So for more than 4,000 people at the New York Hilton hotel who were there supporting this hallmark organization, which for 100 years has had many "I was there" moments including the marching, protesting, sitting in and standing tall; from W.E.B. Dubois to Julian Bond, we all shared in this once in a lifetime moment - the first African-American president closing out the 100th anniversary convention of the oldest African-American civil rights group in the country. So for generations to come, I will tell my children, and they will tell their children I was there. 
    Michael Blake is the Associate Director of the White House Office of Public Engagement & Deputy Associate Director of the Office of Intergovernmental Affairs

  • On Wednesday, the White House Office of Public Engagement welcomed over a hundred women entrepreneurs for a meeting to discuss the President's agenda and share ideas. Head over to the OPE blog, where you can learn more about it.

  • In his remarks today at the White House, the President reiterated that health care reform cannot wait, and pledged to get it done this year.  It is not the time to slow down, as consensus continues to build on the urgent need for reform.  This week, the American Nurses Association and American Medical Association, two organizations who know the realities of health care firsthand, announced their support of legislation that will lower costs, expand coverage, and assure choice.  The President explained that we are closer than ever before to passing real reform and this is not the time to slow down, pledging that the legislation will lower costs, expand coverage, assure choice and be deficit-neutral:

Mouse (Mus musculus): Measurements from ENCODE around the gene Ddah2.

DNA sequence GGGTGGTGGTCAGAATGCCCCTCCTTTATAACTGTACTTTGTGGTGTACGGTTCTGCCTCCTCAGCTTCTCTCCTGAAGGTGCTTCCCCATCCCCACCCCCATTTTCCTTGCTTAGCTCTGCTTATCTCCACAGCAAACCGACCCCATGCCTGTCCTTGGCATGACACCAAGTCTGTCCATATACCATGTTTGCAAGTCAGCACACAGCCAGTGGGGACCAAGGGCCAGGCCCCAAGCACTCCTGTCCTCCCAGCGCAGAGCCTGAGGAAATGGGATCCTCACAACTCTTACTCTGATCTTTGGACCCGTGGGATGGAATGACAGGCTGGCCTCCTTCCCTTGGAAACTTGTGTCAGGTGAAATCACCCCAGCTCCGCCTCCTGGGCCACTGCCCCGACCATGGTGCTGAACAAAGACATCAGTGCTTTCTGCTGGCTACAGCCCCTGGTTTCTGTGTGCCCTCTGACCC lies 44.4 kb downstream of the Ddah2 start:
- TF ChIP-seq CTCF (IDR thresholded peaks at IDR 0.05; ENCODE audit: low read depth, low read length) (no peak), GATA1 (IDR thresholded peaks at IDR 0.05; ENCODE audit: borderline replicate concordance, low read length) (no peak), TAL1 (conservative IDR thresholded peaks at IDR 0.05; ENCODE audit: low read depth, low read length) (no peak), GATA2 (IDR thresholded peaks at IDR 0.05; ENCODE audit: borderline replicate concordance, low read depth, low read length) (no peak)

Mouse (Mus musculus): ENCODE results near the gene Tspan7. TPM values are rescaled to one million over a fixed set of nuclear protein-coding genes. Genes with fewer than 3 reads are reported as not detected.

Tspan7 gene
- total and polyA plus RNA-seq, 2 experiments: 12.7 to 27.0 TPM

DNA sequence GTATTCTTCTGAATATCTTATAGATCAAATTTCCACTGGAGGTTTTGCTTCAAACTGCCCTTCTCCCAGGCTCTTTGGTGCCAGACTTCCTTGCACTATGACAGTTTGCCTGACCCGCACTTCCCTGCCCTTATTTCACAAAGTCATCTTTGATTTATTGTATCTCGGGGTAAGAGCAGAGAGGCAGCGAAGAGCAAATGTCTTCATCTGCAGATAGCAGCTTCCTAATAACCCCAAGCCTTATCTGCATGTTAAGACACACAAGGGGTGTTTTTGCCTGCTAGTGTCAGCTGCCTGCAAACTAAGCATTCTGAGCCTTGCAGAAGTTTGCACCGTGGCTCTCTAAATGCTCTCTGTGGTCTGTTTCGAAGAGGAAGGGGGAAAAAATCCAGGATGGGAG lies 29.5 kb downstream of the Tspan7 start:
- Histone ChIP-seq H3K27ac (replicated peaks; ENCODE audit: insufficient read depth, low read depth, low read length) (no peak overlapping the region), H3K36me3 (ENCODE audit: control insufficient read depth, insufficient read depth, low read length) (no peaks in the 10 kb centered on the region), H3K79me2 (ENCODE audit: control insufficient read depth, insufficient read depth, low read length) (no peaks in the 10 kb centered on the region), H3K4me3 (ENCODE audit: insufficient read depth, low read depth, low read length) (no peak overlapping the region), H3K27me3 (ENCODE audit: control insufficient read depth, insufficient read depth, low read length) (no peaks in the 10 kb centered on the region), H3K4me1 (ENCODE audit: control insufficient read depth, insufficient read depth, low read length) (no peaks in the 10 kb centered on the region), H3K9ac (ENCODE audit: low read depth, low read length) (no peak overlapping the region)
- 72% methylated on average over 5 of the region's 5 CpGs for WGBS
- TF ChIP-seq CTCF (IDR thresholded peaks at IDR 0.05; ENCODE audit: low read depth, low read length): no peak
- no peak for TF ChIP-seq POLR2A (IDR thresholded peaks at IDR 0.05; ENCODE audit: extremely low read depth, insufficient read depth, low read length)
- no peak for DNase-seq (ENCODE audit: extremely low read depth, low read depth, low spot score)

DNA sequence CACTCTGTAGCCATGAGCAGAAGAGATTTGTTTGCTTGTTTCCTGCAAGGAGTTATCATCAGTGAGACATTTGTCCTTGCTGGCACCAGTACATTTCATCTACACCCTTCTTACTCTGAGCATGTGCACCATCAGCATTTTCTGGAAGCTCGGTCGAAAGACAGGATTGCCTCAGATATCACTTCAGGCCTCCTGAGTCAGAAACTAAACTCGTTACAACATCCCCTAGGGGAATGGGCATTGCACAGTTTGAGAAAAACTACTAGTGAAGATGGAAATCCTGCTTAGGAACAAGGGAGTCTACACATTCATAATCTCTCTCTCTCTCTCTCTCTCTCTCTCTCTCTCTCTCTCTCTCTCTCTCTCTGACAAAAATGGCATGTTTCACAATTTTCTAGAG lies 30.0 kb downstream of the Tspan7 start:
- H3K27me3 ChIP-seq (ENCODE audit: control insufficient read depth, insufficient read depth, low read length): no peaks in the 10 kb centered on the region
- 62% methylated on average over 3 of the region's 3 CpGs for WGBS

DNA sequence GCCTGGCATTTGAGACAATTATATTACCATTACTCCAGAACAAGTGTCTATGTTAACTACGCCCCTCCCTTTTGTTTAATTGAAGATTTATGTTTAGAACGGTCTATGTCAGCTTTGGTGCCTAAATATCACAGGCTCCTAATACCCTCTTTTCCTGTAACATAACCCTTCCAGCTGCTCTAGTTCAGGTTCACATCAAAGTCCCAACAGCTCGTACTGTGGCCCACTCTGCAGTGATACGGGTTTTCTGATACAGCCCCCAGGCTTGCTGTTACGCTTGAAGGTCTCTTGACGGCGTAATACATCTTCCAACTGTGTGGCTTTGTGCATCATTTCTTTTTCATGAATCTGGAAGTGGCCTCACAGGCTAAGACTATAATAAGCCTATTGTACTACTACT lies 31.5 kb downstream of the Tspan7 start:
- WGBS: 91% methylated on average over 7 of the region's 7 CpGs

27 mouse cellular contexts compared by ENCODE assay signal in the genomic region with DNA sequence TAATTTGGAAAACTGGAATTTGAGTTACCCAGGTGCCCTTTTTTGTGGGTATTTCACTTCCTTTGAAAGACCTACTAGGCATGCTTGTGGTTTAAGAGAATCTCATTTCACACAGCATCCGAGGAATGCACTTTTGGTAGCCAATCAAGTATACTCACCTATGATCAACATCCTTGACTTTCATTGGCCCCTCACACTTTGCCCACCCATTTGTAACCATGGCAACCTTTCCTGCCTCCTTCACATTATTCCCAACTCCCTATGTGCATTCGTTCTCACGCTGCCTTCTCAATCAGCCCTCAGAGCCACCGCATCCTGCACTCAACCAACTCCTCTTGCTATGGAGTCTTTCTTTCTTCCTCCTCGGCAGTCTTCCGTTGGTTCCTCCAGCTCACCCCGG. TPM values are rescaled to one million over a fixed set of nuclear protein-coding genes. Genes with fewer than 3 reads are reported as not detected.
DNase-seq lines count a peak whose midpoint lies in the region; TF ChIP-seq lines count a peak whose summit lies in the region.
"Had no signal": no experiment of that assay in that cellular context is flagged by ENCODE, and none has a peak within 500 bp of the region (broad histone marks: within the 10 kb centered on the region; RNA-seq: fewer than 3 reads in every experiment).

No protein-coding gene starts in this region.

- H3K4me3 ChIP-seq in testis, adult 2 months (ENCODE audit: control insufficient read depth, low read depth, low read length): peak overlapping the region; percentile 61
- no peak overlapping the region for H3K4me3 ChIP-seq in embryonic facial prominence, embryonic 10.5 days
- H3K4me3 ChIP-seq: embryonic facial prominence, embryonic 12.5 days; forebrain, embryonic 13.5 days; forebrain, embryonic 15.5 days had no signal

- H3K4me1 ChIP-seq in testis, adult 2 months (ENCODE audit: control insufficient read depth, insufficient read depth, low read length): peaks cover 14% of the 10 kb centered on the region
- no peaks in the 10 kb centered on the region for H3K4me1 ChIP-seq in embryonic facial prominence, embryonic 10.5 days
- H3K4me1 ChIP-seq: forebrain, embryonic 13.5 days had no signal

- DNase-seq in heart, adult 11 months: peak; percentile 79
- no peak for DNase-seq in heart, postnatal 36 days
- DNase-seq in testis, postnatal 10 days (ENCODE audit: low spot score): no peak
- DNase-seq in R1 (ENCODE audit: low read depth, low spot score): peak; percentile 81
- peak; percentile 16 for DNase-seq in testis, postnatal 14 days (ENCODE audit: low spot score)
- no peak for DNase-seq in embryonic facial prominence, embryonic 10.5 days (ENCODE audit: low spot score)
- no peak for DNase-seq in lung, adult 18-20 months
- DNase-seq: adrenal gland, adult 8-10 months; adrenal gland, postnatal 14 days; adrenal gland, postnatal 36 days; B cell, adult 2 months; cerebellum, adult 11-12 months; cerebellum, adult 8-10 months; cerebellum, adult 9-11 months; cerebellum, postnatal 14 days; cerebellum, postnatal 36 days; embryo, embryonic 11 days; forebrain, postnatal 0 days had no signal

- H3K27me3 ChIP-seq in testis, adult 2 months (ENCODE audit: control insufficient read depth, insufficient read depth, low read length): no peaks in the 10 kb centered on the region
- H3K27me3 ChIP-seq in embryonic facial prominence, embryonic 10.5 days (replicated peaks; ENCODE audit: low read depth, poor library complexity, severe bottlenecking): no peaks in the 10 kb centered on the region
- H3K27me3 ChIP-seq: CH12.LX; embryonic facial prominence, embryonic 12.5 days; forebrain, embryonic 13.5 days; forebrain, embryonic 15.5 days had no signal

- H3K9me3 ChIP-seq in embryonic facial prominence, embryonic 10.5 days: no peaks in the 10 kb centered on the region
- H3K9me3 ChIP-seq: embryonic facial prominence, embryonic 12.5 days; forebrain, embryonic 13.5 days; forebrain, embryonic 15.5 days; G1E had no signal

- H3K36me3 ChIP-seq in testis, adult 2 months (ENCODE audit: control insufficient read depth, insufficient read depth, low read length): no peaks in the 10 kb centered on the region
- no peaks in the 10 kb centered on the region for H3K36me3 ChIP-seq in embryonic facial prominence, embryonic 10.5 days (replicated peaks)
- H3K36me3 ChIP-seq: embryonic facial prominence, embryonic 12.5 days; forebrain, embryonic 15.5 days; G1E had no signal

In these past weeks, we've also built consensus around specific reforms on which there hasn't been consensus before.  Let me list some of those.  And I want to particularly applaud the efforts of the committees in the House and the Senate who have worked long and hard to make this progress.  We're now at a point where most everyone agrees that we need to invest in preventative and wellness programs that can save us money and help lead healthier lives.  We have an agreement on the need to simplify the insurance forms and paperwork that patients have to fill out everytime they go to a hospital or see a doctor.  We have an agreement on the need to reform our health insurance system so if you lose your job, change your job, or start a small business, you can still get affordable health insurance.  We have an agreement on the need to prevent insurance companies from denying coverage to Americans with pre-existing medical conditions.  And we have agreement on the need for a health insurance exchange, a marketplace where people can compare prices and quality and choose the health care plan that best suits their needs.